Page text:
What do you get when you mix camp and tragedy? Why, "campedy" of course! To witness this most unlikely of theatrical genres, you’ll have to check out David Starkey’s new play Julianne Caesar, directed by James Duff, now playing at the Clemente Soto Velez Cultural Center. Starkey’s play is occasionally funny, but ultimately uneven, proving that camp and tragedy make for strange bedfellows.
The premise of Julianne Caesar is comical, if composed with monochromatic strokes of writing. The theater department of an all-female school (Connie Francis College) is about to put on its production of Julius Caesar. The theater department is populated by cliched dipsy California bimbos who walk around in heels and short skirts dropping the words "like" and "whatever" into their speech. The girls have their own set of backstage rivalries that mirror, to some extent, the on-stage doings of Shakespeare’s tragedy.
Megan (Allison McAtee) is your typical blond valley girl who has been sleeping with the director Peter (James Andrew Walsh) and has snagged the lead role of Brutus. Rival Julianne (Janine Barris) feels that she is the better actress and predictably a jealous feud breaks out between the women. Rumors abound that the two girls were lovers in their freshman year, adding yet more "scandal" to the mix. Tensions rise and animosity builds to the first act conclusion where Julianne shoots Megan point blank during the opening night performance. Before they know it, the girls at college become sought out for major media attention.
Now reading this, you might think that the play might be quite a riot and indeed the premise has merit. Starkey, for that matter, isn’t a bad writer and does have a good ear for dialogue. Unfortunately, this show is plagued by the aforementioned "campedy" identity crisis, never firmly at ease in either the camp or tragedy genre. Though billed as a comedy (a black one at that), the play needs to be much funnier and more over-the-top.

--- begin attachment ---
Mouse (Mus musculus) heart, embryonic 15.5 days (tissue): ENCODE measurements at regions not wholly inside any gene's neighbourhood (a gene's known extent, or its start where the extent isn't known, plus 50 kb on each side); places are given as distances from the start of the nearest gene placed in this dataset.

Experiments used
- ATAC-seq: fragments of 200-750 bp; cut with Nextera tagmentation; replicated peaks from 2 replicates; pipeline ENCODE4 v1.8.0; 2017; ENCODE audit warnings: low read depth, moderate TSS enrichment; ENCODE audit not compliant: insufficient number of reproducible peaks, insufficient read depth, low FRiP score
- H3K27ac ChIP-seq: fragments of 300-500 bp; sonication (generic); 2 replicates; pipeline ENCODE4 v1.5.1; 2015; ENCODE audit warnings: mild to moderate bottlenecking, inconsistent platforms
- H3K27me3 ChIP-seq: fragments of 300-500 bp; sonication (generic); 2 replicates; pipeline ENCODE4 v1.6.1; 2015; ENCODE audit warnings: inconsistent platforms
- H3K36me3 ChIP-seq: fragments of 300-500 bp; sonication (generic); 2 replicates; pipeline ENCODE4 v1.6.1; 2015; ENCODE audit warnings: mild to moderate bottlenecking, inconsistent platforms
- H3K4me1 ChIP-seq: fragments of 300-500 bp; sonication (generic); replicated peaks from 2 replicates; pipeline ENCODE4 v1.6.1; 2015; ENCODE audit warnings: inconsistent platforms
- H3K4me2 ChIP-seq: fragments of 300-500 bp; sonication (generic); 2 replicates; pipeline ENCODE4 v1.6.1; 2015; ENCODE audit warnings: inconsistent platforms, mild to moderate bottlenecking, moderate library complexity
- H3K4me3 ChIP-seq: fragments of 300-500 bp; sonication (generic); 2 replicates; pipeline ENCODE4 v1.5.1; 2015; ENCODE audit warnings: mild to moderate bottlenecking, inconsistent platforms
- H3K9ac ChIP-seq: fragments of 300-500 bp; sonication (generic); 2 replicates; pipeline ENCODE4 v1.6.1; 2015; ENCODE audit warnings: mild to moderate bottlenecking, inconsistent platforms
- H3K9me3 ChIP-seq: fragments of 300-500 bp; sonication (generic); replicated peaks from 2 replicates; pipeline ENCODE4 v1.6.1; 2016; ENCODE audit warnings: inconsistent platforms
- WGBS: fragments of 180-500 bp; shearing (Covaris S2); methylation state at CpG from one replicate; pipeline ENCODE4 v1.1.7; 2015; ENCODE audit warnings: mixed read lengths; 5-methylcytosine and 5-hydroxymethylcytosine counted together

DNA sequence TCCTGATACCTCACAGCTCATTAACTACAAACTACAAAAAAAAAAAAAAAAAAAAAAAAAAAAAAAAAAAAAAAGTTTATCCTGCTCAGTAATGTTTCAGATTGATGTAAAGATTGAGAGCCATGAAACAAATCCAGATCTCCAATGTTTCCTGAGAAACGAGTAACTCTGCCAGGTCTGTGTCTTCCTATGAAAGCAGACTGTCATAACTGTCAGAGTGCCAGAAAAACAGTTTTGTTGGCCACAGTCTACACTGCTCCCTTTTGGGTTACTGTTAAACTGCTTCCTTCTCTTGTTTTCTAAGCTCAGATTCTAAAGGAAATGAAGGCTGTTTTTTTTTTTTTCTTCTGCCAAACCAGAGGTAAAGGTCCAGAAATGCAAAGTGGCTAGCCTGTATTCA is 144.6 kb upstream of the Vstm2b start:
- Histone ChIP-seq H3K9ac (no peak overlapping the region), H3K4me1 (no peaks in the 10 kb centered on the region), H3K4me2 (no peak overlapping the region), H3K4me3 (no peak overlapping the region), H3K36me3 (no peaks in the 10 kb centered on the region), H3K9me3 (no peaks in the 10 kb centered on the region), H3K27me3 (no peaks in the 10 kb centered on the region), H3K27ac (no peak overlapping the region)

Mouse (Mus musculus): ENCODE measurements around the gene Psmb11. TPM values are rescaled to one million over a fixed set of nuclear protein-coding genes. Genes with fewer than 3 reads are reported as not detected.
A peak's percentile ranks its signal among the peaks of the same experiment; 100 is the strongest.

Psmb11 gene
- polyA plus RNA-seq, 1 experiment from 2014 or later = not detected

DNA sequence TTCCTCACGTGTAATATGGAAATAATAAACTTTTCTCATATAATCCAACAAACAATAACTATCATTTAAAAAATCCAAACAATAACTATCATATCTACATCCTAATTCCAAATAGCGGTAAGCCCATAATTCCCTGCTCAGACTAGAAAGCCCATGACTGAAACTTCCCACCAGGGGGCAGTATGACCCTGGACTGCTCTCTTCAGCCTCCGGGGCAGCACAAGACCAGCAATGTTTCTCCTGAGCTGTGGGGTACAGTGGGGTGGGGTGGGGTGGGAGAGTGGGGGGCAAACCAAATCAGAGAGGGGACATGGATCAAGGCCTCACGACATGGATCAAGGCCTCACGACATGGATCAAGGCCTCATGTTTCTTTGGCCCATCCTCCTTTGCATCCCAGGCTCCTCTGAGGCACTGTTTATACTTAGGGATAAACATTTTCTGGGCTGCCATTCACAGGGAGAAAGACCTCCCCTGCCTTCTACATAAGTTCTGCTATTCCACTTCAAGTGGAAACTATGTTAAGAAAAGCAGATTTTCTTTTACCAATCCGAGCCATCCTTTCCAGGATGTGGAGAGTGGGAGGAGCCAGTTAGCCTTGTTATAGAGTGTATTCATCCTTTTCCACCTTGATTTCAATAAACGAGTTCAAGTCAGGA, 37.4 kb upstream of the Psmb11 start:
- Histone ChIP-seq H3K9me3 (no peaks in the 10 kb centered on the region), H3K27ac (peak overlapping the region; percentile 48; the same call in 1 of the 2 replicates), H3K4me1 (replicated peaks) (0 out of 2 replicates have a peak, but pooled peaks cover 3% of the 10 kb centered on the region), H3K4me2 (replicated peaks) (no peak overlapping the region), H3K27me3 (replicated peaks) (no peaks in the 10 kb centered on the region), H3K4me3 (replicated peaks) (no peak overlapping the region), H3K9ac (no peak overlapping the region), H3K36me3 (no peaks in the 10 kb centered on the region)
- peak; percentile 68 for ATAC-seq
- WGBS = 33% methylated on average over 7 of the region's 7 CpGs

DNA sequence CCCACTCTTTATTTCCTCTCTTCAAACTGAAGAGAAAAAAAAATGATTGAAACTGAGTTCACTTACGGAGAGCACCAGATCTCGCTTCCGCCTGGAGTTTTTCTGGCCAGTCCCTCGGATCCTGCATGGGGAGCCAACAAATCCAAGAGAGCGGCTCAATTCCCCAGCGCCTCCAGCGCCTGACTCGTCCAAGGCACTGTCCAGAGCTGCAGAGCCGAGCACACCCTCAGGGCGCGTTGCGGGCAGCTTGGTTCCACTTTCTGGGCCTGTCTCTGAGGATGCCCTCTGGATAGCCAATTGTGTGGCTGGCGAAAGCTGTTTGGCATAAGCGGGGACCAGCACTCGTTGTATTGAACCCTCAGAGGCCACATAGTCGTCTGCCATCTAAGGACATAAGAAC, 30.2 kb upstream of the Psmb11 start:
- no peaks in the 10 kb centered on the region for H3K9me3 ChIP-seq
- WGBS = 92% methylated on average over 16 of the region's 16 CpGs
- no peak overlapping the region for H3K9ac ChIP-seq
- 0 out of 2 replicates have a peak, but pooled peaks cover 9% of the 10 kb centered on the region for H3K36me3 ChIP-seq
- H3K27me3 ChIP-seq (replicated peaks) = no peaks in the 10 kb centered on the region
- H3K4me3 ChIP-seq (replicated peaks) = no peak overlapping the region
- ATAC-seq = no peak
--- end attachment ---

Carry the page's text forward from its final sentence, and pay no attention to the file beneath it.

Ultimately, the show is a satire, but doesn’t reach the shocking or excoriating ends that satire is predicated on. Instead, there are too many moments in which characters quote lines from Julius Caesar that only serve to down shift the play into low-key mode. The play tries to ride the comedy of the shallow too-long-in-sun ditzy girl, but it’s a joke that wears thin quite fast. Camp and satire are actually quite difficult genres to pull off with success (Charles Busch’s work in Psycho Beach Party comes to mind as a similar work that mixes camp and violence to a more satisfying degree), and Starkey’s play doesn’t quite make the grade.
One aspect that drags down the production is the show’s lack of a set to enhance what should be an over-the-top experience. Though the cast is smartly costumed by Erica Hanrahan in bright colors and wonderful high heeled shoes, the lack of a set (the action takes place on a black stage with black boxes for seats) makes the play’s proceedings feel too subdued.
The show’s cast is a strong bunch of actors, doing the best they can with Starkey’s script. Janine Barris as Julianne is an engaging lead, evoking something of a young Andie MacDowell or Julia Louis-Dreyfus. The tall and blond Allison McAtee as Megan has the valley girl look and attitude down pat, but her character, as drawn by Starkey, makes little impression. The rest of the large ten-person cast fills their roles suitably with two notable mentions. Whitney Adams as Larissa the dramaturg is wonderfully nerdy and brainy and is a welcome relief to the other "bimbo" characters on stage. Also worth mentioning is the hilariously droll Meghan Love as Amanda, one of the students in the Connie Francis Theatre Department. Love takes what would normally be a throw-away role and milks it for some of the funniest line readings of the evening.
Starkey’s play trudges along to its conclusion with few surprises. No secrets are revealed and like all good plays, the "villain" gets her comeuppance. This play seems to signal that summer is just around the corner. Like the multiple teenage comedies that will no doubt litter the screen, the recent Mean Girls being only the latest addition to the genre, Starkey’s play feels right at home as non-offensive unprovocative summer entertainment. Hopefully, though, Starkey will give us a truly scathing satire in the future and leave this world of "campedy" behind.